Saturday In New York: The Waste Of Paint Team Hits Up The 4Knots Music Festival


In Waste Of Paint, our writer/artist team of Jamie Peck and Debbie Allen will review goings-on about town in words and images.

This weekend, Debbie and I turned our attentions inwards, to the Village Voice‘s own 4Knots Music Festival at South Street Seaport. As always, the Seaport was a strange but enjoyable place to take in some indie bands, what with the adjacent mall stores and Pizzeria Uno adding a bit of kitsch that made us feel like rock-and-roll tourists on staycation. (Have you ever smelled the air coming out of a Baby Gap? Pure heaven.)

Following strong showings from Mr. Dream and Eleanor Friedberger (the latter of whom has an excellent new album out), Oberhofer regaled us with a super-energetic set of melodic rock. In keeping with the fest’s nautical theme, the second guitarist sported a sailor hat. Oberhofer’s sound takes more than a few cues from the emotionally charged pop-punk I grew up with in the suburbs—the breakdowns, the falsetto, the sweet screams that emit from Brad Oberhofer’s slight frame—which earns them a special place in my heart. Judging from the audience’s willingness to clap along to their xylophone-assisted hooks, I was not the only one.


Next, Puerto Rican garage rock act Davila 666 cranked up the volume significantly from what it already was for their raucously catchy drinking songs. The fact that most of the words were in Spanish did not deter people from trying to sing along like we were all in a big, breezy bar together. (Although we sort of were.) The six dudes—almost a whole party’s worth!—possess the same messy-fun energy and Southern-tinged rock of the Black Lips, which helped them elicit the first crowd surfing and only proper moshing of the day. They wisely eschewed words at times for simple syllables like “uh-uh-huh.” “Uno dos tres quatro!” was another bit everyone got. Toward the end, they tapped into the universal language of pop music with a ridiculously awesome Spanish cover of “Hanging On The Telephone.” Lead (but by no means sole) singer Carlito Davila inhabited the Debbie Harry role quite well for a stubbly Puerto Rican guy in a Hawaiian shirt.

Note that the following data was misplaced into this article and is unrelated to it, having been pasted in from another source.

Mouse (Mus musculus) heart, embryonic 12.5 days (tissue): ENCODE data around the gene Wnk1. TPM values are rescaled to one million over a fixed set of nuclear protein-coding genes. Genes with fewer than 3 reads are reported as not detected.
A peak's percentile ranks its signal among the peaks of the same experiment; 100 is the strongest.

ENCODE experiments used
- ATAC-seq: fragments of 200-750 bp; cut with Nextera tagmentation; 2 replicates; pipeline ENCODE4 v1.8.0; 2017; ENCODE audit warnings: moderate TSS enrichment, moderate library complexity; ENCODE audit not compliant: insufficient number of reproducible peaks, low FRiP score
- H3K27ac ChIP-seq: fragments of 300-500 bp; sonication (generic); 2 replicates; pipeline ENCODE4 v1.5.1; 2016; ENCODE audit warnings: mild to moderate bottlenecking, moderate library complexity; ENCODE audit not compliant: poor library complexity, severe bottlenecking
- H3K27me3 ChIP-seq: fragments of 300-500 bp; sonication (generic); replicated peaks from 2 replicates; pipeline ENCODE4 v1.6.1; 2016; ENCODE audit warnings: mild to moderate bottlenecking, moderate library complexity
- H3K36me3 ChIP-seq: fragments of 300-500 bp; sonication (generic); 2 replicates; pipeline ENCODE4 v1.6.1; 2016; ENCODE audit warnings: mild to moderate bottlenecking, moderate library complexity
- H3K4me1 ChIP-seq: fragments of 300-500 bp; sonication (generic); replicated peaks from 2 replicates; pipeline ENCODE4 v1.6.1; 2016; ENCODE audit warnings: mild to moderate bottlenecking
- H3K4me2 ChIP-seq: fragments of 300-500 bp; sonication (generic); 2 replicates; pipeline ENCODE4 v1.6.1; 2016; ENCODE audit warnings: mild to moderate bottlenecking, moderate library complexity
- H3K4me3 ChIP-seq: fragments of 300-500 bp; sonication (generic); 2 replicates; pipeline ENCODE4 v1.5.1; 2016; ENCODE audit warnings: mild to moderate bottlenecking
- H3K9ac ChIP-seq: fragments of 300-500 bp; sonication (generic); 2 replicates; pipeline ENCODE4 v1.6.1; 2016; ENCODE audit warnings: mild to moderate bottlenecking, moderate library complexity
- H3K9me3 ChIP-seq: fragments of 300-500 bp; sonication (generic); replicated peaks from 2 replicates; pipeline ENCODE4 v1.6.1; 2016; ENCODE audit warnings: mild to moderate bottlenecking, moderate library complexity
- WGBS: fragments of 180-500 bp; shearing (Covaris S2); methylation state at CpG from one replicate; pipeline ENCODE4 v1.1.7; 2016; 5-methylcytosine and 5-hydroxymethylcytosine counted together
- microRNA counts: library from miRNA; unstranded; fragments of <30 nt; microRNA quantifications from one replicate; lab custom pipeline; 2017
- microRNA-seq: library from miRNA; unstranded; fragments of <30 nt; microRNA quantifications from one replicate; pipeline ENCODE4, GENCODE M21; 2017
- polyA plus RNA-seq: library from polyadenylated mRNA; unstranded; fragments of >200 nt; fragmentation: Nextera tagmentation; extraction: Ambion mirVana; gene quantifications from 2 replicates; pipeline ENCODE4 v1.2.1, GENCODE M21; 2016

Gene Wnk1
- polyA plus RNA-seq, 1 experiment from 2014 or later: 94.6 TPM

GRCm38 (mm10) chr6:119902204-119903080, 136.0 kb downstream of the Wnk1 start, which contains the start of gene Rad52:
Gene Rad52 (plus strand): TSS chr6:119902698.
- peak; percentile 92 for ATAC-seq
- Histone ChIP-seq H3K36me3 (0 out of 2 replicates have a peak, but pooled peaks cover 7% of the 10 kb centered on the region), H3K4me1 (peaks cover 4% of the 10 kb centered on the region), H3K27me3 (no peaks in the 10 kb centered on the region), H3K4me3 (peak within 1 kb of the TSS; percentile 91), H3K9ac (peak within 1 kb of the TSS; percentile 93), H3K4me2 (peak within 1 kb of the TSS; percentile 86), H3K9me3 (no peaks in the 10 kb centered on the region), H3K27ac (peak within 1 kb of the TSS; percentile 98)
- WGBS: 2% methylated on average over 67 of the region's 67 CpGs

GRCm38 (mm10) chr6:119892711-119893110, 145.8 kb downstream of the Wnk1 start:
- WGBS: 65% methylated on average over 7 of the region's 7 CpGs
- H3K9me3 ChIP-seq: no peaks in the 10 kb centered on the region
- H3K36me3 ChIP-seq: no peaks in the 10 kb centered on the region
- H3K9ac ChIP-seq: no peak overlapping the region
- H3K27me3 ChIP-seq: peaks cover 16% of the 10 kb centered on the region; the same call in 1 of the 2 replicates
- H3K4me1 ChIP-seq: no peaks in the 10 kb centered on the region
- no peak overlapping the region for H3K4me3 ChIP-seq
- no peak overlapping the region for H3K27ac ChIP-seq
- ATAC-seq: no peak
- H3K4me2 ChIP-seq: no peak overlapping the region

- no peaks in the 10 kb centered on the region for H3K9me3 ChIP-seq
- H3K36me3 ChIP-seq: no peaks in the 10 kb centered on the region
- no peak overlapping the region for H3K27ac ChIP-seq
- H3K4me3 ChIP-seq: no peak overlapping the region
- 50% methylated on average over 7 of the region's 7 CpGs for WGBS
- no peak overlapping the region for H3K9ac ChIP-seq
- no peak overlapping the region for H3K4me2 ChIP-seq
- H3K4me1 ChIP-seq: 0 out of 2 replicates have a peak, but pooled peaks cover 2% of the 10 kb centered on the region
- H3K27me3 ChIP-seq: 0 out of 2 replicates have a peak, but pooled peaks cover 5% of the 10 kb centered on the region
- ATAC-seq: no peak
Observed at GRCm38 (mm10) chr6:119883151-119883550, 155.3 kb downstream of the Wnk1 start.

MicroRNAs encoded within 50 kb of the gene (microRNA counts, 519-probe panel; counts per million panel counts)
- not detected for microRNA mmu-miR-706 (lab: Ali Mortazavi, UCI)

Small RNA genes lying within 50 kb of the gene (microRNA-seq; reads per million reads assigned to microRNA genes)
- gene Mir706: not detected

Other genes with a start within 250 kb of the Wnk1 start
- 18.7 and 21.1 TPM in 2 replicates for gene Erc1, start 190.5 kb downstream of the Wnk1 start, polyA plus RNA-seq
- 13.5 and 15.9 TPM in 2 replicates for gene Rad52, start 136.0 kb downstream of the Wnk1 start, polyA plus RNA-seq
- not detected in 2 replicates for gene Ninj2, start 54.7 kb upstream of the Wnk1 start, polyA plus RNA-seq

Bolstered by a crowd filled with family and friends, New Jersey natives Titus Andronicus provided the day’s spiritual climax with an hourlong set of big, anthemic compositions drawing on great American songwriters from Bruce Springsteen to Conor Oberst. Speaking of Oberst, I will never get over how much Patrick Stickles sounds like him circa Desapericidos (2001-2002); if Oberst is less prone to bleating, screamy outbursts these days, Stickles is here to pick up the slack. If you hated that, you’ll probably hate Titus Andronicus; if you fucking lived for it (as I once did), you’ll love them. But if anyone found the talkative, literary frontman distasteful, there was also much to like in guitarist Amy Klein, whose persistent rock star energy went unmatched throughout the day. She put her leg up on the monitor, she headbanged, she jumped up and down, she swung her guitar every which way, and she gave a shout out to last week’s performance from Screaming Females. As if that wasn’t enough, she then whipped out a blue electric violin and played a pretty sea shanty on it. Amy Andronicus: reppin’ the ocean hard since whenever that song was written.


Lastly, The Black Angels played a loooong set of dreamy neo-psychedelia fit for swaying around drowsily on your feet to, or maybe just sitting down right there in the middle of the dirty ground and nodding your head along to. At least, that was what I felt like doing by that point. I appreciated their hard-hitting female drummer, as well as the way guitarist Christian Bland swung his lovely long hair around while supplying reverb-laden, witchy vocals. (Yes, guys can be witchy.) Tambourines, maracas, flange, distortion, and a 12-string guitar all helped shape the atmosphere, and eventually I almost felt like I was in a patchouli-scented chillout room somewhere. A respectable comedown from a long, intense, sweaty, nautical day.